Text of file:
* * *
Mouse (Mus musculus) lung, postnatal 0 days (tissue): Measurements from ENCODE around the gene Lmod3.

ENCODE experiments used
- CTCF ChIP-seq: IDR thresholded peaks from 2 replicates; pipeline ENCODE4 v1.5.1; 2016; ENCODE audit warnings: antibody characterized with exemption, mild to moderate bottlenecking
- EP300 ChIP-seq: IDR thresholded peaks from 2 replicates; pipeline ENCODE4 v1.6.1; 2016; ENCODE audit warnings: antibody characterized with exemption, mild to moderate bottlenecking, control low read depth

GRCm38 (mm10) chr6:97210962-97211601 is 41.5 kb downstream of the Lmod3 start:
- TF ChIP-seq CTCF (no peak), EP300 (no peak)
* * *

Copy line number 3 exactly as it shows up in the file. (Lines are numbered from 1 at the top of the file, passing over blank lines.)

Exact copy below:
- CTCF ChIP-seq: IDR thresholded peaks from 2 replicates; pipeline ENCODE4 v1.5.1; 2016; ENCODE audit warnings: antibody characterized with exemption, mild to moderate bottlenecking